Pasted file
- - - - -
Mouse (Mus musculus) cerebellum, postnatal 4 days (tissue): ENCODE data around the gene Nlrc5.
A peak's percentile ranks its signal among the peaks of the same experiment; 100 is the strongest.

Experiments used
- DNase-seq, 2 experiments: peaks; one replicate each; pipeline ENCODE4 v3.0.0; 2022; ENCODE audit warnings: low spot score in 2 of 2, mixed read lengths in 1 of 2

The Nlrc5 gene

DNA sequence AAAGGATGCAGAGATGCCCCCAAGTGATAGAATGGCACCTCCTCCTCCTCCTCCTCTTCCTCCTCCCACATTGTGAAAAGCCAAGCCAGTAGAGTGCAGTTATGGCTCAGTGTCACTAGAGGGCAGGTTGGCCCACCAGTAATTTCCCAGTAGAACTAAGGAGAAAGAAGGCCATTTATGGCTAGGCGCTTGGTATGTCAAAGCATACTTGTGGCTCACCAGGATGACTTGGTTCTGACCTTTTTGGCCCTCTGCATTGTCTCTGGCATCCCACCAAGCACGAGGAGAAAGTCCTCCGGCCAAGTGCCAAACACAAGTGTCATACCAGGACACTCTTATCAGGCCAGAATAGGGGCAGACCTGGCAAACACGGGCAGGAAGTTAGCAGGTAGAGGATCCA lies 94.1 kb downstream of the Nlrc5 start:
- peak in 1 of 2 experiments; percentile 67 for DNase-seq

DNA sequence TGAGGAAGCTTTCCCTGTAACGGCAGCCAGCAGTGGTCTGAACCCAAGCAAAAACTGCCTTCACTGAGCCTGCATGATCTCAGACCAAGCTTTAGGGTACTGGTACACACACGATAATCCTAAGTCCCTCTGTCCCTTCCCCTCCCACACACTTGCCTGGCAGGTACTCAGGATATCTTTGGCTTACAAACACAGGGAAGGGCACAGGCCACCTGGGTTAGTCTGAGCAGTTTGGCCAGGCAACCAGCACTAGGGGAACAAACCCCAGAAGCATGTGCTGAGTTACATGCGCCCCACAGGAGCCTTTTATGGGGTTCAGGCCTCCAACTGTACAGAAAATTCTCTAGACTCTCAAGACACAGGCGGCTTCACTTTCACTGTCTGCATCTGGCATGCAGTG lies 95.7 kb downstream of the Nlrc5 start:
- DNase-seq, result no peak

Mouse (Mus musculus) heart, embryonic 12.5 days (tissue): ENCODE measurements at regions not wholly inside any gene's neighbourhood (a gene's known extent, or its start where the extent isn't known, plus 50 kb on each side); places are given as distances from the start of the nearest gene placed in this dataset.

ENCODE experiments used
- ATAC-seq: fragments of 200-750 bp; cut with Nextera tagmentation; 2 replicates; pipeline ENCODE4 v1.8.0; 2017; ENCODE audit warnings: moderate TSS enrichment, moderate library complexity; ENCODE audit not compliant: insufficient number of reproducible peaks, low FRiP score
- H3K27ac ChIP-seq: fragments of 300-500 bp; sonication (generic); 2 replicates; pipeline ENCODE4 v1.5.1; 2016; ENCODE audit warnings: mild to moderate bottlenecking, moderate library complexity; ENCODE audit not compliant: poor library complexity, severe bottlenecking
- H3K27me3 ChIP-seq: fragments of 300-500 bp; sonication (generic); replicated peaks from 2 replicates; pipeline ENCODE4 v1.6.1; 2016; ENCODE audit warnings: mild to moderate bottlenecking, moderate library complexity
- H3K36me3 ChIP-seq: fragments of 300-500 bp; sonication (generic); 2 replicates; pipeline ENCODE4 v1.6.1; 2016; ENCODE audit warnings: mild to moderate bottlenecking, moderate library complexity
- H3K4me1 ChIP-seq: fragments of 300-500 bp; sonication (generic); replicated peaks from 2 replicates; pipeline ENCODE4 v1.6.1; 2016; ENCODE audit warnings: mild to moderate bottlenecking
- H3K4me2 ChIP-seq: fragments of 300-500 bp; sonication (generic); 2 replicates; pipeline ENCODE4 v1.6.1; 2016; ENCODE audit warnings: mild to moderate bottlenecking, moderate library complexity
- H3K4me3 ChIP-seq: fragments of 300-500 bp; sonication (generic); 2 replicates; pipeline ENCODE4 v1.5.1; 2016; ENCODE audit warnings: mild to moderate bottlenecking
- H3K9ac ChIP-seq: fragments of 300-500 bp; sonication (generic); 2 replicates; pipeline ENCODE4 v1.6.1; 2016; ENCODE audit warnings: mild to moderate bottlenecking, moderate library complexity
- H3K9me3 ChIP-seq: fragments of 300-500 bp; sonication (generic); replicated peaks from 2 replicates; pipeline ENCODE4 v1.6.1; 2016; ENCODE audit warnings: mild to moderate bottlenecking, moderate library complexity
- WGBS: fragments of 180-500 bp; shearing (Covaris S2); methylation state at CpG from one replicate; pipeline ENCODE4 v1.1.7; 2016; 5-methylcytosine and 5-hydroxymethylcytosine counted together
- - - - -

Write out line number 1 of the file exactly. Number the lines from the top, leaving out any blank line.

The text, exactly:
Mouse (Mus musculus) cerebellum, postnatal 4 days (tissue): ENCODE data around the gene Nlrc5.